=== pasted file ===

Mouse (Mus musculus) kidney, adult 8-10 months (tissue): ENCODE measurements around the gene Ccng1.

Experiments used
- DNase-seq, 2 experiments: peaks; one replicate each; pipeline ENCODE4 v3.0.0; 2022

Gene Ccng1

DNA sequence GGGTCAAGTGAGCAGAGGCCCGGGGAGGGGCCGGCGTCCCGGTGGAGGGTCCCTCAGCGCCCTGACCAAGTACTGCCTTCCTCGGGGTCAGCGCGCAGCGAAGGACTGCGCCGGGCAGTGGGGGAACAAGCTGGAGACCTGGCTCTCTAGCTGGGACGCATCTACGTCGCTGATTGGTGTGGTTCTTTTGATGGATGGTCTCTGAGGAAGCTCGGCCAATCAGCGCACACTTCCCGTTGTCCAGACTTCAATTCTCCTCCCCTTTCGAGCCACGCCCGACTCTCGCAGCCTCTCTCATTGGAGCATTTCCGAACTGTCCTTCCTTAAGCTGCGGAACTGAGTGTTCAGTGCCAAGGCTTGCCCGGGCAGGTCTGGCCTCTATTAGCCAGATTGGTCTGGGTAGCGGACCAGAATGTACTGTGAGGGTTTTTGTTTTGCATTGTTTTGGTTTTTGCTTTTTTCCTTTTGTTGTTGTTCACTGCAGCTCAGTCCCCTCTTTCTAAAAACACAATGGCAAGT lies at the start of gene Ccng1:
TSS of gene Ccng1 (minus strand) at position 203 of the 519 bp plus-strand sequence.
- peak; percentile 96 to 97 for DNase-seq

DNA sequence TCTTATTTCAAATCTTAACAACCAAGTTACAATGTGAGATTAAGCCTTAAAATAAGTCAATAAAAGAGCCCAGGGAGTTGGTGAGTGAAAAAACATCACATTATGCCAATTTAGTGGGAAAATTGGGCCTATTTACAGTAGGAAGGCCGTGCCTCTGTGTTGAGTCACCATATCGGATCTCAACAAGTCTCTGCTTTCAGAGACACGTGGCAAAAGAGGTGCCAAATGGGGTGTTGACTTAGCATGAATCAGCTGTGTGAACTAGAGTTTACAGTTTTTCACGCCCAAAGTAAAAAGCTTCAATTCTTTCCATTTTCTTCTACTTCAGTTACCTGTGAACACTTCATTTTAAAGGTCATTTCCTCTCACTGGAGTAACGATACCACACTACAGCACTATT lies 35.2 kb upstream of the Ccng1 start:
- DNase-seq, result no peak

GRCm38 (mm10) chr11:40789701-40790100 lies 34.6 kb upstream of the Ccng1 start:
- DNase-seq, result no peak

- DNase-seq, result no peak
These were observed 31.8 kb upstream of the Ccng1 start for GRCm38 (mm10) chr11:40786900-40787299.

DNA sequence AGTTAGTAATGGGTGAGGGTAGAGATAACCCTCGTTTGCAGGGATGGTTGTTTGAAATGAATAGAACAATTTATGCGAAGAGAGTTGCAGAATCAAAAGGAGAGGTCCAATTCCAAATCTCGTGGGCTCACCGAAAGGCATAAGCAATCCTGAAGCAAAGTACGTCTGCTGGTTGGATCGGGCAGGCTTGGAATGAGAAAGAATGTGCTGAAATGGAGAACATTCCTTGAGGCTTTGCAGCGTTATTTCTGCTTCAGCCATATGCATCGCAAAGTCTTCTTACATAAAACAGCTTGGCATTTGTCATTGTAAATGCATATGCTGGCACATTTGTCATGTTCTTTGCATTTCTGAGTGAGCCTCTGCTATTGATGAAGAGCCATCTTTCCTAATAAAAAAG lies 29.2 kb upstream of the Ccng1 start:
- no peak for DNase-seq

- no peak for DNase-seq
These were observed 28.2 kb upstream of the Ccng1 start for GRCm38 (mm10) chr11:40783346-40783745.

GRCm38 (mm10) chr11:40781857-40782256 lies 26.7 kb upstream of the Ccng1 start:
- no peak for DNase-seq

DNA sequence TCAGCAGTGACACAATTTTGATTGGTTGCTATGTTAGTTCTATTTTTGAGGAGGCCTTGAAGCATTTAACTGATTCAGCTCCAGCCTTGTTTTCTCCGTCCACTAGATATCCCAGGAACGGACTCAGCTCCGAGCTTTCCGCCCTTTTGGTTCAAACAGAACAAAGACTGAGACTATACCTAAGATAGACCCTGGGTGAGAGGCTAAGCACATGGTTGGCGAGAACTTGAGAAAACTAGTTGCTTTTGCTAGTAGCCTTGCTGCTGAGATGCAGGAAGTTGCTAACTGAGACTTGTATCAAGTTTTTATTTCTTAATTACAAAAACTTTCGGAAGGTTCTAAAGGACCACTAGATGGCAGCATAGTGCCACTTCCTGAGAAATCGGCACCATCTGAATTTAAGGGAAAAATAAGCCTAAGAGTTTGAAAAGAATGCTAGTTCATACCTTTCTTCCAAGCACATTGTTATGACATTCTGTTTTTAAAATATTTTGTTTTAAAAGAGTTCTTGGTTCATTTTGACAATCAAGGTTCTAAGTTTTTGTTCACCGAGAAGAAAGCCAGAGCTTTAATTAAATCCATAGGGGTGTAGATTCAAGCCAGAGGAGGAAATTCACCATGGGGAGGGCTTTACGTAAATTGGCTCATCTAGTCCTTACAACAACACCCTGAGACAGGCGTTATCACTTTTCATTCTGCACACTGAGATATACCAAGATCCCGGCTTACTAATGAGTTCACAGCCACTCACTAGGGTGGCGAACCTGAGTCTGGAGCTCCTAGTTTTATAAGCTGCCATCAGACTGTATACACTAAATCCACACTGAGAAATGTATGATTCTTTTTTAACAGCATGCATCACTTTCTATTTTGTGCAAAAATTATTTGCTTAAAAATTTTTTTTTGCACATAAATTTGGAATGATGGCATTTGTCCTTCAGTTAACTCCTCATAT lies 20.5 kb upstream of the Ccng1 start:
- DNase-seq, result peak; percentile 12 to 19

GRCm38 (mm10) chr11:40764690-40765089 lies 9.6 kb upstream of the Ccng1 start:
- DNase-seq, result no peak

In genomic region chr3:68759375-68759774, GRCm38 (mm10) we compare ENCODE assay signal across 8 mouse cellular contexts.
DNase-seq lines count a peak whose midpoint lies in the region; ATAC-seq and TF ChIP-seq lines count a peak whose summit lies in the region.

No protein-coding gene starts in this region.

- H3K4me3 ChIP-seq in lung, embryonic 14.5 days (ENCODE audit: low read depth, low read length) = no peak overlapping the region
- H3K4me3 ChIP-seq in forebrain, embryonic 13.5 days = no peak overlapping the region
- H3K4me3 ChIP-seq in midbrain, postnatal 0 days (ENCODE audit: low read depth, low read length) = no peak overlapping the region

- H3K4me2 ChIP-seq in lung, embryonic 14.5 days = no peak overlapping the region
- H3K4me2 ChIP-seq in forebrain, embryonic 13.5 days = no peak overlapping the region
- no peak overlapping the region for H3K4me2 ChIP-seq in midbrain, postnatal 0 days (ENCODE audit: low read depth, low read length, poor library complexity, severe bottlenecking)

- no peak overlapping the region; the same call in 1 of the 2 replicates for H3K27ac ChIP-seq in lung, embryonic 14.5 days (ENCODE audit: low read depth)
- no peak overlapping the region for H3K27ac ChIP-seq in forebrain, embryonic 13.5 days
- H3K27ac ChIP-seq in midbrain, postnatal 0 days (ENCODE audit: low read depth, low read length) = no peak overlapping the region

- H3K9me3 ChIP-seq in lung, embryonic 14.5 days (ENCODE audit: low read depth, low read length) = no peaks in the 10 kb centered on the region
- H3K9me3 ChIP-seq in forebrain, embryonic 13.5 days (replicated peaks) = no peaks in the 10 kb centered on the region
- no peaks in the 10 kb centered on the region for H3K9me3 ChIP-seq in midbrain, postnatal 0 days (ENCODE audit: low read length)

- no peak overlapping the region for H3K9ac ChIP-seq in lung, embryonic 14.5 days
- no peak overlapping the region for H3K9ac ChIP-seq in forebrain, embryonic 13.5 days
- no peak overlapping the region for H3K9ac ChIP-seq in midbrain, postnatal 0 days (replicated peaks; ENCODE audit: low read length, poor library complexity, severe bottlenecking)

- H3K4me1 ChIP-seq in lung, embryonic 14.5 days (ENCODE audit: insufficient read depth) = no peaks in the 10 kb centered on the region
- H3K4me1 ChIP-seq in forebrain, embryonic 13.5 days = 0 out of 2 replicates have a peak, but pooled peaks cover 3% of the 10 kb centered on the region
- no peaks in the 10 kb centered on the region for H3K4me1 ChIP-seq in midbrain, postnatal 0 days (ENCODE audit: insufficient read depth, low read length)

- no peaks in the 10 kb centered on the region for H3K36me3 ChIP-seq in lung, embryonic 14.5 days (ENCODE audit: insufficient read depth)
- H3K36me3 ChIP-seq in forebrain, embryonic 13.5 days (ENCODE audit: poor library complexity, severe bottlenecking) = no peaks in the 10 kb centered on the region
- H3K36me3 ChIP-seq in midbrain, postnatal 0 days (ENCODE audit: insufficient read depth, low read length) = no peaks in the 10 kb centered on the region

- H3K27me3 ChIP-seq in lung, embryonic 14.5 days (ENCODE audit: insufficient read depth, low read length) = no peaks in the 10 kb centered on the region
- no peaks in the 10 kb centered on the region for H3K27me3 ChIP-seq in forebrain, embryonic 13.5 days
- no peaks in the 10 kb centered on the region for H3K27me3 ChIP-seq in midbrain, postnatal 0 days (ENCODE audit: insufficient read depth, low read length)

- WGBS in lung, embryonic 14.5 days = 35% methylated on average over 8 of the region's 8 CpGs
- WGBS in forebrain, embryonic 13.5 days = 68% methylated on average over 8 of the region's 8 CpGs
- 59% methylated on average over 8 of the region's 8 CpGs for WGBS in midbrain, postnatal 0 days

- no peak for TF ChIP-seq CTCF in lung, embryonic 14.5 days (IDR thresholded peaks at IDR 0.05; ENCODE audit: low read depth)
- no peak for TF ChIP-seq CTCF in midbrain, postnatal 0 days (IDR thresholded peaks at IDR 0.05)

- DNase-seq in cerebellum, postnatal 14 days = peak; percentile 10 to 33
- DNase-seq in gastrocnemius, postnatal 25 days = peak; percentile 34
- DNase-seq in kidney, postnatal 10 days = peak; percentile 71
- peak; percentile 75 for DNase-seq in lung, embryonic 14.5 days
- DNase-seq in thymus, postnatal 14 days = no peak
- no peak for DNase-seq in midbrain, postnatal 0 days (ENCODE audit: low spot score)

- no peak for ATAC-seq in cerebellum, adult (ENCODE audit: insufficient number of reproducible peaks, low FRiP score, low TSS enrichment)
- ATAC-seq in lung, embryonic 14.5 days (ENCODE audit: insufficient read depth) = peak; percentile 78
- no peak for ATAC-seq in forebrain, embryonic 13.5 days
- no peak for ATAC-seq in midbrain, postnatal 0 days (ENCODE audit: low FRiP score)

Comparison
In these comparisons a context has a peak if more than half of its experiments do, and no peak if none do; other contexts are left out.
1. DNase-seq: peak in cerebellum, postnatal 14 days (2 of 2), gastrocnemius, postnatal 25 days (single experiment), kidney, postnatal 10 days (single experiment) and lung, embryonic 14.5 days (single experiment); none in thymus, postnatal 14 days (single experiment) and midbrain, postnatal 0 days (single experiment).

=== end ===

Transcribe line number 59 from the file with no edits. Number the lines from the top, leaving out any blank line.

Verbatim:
- peak; percentile 75 for DNase-seq in lung, embryonic 14.5 days